At any rate, I've been thinking about concept promotion for the past few months. I've decided to finally verbalise and organise these thoughts (and yes, I do mean verbalise and then organise -- please bear with me).
The phrase "concept promotion" makes me sound all high and mighty, but before you begin to judge me, I will qualify my imaginary terminology with a link to a website with all sorts of inspiring ideas -- actually make that two links; check out Colour Me Katie again -- as well as a video which you've probably already seen, since it's been passed around for ages already:
Both Colour Me Katie and Volkswagen's The Fun Theory are about incorporating fun into ordinary aspects of our lives (although the ultimate goal of the Fun Theory is to change people’s behaviours for the better, according to their website). In the past, Volkswagen has used fun and whimsy to encourage people to do stuff like putting their rubbish in rubbish bins, taking the stairs instead of the escalator, and recycling their glass bottles.
I'm super fascinated by this -- using true creativity and real interaction to advocate certain actions and/or ways of thinking, instead of promoting commercial products, places, things, as is typical in most advertising/marketing initiatives you encounter. (Get it now? "Concept promotion"? Yes/No? On second thought, it may be a bit of a sloppy generalisation; I'll be happy to clarify if need be...) It's just all so interesting to me.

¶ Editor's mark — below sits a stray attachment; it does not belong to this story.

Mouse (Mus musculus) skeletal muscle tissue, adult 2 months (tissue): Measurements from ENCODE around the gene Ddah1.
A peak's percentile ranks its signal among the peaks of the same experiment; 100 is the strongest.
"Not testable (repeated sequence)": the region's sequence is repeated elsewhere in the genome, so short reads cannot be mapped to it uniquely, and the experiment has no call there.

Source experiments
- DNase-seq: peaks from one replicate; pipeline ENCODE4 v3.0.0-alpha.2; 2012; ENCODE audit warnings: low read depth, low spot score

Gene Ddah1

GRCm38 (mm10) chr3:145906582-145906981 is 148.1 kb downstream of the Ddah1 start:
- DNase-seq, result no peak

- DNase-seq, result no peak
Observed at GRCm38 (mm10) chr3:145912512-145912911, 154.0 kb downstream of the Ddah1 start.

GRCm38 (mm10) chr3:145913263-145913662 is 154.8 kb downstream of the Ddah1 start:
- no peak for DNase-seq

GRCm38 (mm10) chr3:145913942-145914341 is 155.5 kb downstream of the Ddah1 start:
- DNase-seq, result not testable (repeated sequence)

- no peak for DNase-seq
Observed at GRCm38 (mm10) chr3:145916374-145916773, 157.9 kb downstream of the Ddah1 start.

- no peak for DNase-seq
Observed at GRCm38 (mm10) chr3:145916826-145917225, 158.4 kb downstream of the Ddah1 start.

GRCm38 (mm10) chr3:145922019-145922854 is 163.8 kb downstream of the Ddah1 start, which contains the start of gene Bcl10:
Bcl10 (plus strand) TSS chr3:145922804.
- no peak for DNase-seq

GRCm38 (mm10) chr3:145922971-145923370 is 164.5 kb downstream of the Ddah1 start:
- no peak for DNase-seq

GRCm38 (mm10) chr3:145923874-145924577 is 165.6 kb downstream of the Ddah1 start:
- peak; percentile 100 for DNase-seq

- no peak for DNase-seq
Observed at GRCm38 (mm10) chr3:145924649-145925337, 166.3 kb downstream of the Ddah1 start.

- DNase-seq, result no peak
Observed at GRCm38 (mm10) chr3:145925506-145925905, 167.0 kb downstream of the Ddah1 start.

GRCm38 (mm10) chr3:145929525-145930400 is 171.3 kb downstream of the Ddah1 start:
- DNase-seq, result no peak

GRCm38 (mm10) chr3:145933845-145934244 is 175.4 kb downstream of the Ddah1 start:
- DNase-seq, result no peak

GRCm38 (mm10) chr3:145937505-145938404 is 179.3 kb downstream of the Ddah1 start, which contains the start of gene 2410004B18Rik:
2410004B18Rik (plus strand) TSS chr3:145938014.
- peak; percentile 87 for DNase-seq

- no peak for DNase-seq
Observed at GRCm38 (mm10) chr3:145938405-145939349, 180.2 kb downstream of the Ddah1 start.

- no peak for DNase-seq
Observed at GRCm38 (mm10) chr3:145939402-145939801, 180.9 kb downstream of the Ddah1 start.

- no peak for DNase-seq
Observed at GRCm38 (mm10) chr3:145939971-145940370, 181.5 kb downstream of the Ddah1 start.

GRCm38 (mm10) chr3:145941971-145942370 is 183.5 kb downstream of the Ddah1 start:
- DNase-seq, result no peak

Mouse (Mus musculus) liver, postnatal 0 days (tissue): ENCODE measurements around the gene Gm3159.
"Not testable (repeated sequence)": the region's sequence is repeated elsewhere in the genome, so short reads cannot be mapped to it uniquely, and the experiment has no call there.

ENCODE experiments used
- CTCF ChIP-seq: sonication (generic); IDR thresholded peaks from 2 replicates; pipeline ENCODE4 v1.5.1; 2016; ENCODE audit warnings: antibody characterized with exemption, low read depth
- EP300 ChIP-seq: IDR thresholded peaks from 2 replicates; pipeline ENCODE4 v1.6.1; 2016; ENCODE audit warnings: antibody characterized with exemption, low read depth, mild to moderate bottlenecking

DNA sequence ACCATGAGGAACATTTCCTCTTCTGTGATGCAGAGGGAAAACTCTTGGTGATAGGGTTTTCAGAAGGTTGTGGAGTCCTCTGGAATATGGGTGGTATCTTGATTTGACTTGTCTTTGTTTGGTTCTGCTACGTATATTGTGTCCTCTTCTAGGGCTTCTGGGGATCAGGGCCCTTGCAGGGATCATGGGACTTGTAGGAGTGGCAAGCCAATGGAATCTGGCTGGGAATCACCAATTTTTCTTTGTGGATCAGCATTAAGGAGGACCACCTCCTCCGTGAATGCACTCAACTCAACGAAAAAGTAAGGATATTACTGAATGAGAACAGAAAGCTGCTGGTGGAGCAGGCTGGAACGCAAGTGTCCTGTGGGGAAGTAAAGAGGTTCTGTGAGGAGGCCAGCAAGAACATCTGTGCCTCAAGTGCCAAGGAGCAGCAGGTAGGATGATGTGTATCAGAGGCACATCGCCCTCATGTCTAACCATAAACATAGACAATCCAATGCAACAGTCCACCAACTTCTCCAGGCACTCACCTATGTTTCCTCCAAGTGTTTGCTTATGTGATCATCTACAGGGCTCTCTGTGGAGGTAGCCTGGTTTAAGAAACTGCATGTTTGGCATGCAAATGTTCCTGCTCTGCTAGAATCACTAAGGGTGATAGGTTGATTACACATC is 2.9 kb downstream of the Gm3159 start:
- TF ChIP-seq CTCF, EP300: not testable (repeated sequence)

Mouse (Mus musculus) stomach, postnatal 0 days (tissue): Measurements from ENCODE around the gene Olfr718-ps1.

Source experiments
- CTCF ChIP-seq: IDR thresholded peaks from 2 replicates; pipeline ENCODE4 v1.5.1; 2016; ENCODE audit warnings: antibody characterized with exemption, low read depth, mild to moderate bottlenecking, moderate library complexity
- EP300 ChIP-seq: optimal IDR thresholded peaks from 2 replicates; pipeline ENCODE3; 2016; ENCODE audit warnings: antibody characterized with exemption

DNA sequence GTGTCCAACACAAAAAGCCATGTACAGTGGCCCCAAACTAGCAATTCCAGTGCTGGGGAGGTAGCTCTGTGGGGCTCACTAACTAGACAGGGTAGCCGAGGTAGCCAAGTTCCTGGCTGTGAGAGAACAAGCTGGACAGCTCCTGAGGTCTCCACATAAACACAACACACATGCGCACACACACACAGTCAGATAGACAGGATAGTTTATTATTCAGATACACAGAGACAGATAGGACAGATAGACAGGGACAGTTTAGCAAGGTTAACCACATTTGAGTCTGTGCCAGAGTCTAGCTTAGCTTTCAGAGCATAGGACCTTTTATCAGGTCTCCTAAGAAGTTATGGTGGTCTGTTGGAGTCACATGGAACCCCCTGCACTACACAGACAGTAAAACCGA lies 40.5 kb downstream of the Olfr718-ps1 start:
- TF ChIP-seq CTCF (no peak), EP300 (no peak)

I mean, all too often, we resort to new technology, new products, new this, new that, new everything, to resolve problems that we encounter. Why don't we try to nab problems at the source instead? You know, look at human behaviours, the way humans think -- study and understand what it means to be human. And then go from there. (Aside: That's pretty much what simplicity is, isn't it? Understanding the area of interest and extracting the essential? This is why simplicity works.)
Clearly, people like Colour Me Katie (sorry, her name is officially Katie Sokoler, which I've mentioned in a previous post, but she's still "Colour Me Katie" in my head) and Volkswagen get it -- they know that an inherent part of human nature is our affinity towards fun. Sure, you can logically convince someone to do something; you can scare me into exercising, you can tug at my heartstrings and make me donate all my money to your charity, you can leave me with no other choice but to do what you're asking... but when fun is involved, when you make me actually want to do more? Now, that's a horse of a different colour.
P.S. Wow, I feel my Persuasion and Social Influence class slowly creeping up on me again.
P.P.S. I think my until-now-unexpressed-and-subconscious goal has been to use some sort of outdated expression in every single one of my posts. Have you noticed this recurring pattern?
P.P.P.S. Why, yes, I do think I'm British.